The front door at M & S Market is always swinging. Little kids skip into the store and pull from their pockets wrinkled grocery lists sent from home. Occasionally, an elderly person who cannot read or write walks in to ask a cashier for help in filling out personal checks -- not only for groceries, but for some other bills, too.
Young David Taylor runs in and out delivering boxes of groceries to people who have phoned in their orders to the store at 213 Upshur St. NW.
"It's not a grocery store; it's a community service," said Loretta J. Ross, an M & S customer. "I have gone down to the grocery store -- as most people have -- and left my money at home. Well, they just packed up my groceries, delivered them to the house and waited on me to find the money."
"This store is a lifesaver in this community," said longtime customer Geneva Johnson, shopping with her husband at the store recently.
"Everybody is in such a hurry today, too big a hurry for chitchat," she said. "But here the people are friendly and gracious and they talk to you."
"If this store wasn't here I would have to make arrangements to go to the Safeway because I don't have a car," offered customer Alice Yarborough, as she bent to get a can of green beans.
The market, its windows plastered with signs advertising specials, stands between a Kingdom Hall of Jehovah's Witness and a smaller storefront church, on a block dominated by small shops and row houses. The Soldiers and Airmen's Home is nearby and its residents frequent M & S.
It's an immaculate store with worn linoleum floors, streaked from fresh moppings, and employes who habitually pause to restack items that hang out of place on the shelves.
The well-stocked meat department at the rear of the store offers a variety of fresh fish and meats like "pork neck bones," "slab bacon" and "beef brisket," cut to specification by the one of the owners.
"Let me see this piece of beef under that right there," Geneva Johnson told owner Phillip Dickerson, pointing to a nearly hidden slab of meat.
"How are the grandchildren?" Dickerson asked, handing the cellophane-wrapped meat to her so she could get a good look. Then to her husband, he asked, "How are you today, Brother Johnson?"
Phillip and Barbara Dickerson took over M & S 10 years ago. He worked for the store's previous owners, and when they decided to sell, he decided to buy. Both of the Dickersons have fond memories of working in small stores when they were children.
"It's the only thing I've ever done," said Phillip Dickerson, who is also a butcher.
His wife recalled working in a grocery store from age 5 until she was 12. "They would let me wait on the children after Sunday school," she said. "I'd sell them cookies and candies so I mostly handled nickels and pennies, and I put them in a little cigar box."
Today, they enjoy being a "mom and pop." Phillip Dickerson's brother, Robert, known as "Bobby D" to some in the neighborhood, works with them, and their two children sometimes work in the store, too.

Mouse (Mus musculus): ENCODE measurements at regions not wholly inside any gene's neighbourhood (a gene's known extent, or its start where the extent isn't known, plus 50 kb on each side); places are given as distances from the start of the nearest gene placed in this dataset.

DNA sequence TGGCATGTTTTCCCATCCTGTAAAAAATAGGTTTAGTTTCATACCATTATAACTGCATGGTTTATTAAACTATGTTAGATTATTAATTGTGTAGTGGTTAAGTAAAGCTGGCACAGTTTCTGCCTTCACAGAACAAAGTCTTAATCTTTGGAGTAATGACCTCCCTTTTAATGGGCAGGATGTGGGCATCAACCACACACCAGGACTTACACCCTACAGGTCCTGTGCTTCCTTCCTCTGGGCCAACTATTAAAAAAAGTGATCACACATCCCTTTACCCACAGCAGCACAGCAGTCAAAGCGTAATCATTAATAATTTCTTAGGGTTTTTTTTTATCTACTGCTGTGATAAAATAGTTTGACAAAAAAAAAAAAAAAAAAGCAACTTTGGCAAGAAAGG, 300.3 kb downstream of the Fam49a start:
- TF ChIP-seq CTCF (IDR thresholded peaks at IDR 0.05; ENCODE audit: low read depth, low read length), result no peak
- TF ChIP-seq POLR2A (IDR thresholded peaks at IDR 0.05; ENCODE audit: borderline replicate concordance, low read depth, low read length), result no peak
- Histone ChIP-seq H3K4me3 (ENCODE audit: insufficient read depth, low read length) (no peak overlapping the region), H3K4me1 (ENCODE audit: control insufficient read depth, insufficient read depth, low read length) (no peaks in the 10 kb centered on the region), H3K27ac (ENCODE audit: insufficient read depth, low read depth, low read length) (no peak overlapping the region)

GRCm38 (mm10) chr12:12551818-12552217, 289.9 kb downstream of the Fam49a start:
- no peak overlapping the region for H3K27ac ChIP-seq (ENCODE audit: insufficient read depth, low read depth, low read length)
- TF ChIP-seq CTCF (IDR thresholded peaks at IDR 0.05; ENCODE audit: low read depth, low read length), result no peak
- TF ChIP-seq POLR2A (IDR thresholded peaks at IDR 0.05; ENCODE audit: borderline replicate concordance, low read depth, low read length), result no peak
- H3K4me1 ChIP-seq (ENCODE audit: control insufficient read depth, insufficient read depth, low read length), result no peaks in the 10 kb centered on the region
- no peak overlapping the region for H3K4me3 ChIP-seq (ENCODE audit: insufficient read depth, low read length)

While Phillip Dickerson admitted part of the reason for offering extra services is to beat out competition, he added, "When you've been here as long as I have you get to know people well, and some of the elderly become like a grandmother or a grandfather. Then it's no longer just business and they are no longer just customers; we are friends."
"We know most of our customers by name and they know us," said Barbara Dickerson. "We are concerned about each other. I try to visit the regular customers when they are in the hospital.
"On deaths, we try to send flowers," said Barbara Dickerson, who has even spent time getting social services for some of her elderly customers. "We have a lot of old people in this area who can't read or write, and we read for them.
"I have one little lady, I take care of all of her business," she said. "I would say just about anything we can do for our customer, within reason, we'll do."
The store's official motto is, "You shop and we deliver." But Taylor, 19, who wants "to own a couple of stores one day," said Phillip Dickerson advises him to "be nice, treat the customer with respect and get little odd things they need off the shelves for them."
Originally, the delivery service was started to assist the elderly during icy weather. "But once they got used to it they didn't want us to stop it," recalled Barbara Dickerson. "So the last four or five years we have taken phone orders. We have a lot of elderly customers and two blind people who use that service regularly."
There's no charge for the delivery with an order of at least $15, she said.
On the first of the month the door at M & S swings a little more often than most other times, as elderly residents of the neighborhood line up to cash their Social Security checks.
For cashier Joyce Paige, the first is always a particularly pleasant day.
"This is such a nice, homey place," she said, standing behind the checkout counter, eating from a container of yogurt.
"Hope your hand feels better!" she yelled to one departing customer.
"You feel as if you know all the customers once you start working with them," Paige said. "We're like family here. A lot of the elderly, we exchange recipes and talk about cooking."
Hazel T. Rorie, a retired nurse's assistant and faithful M & S customer, said the attention from the store's staff is appreciated by all of the community's residents.
"Some days I look forward to just walking around here," said Rorie. "You can come here and crack a joke, or hear one. It can really make your day."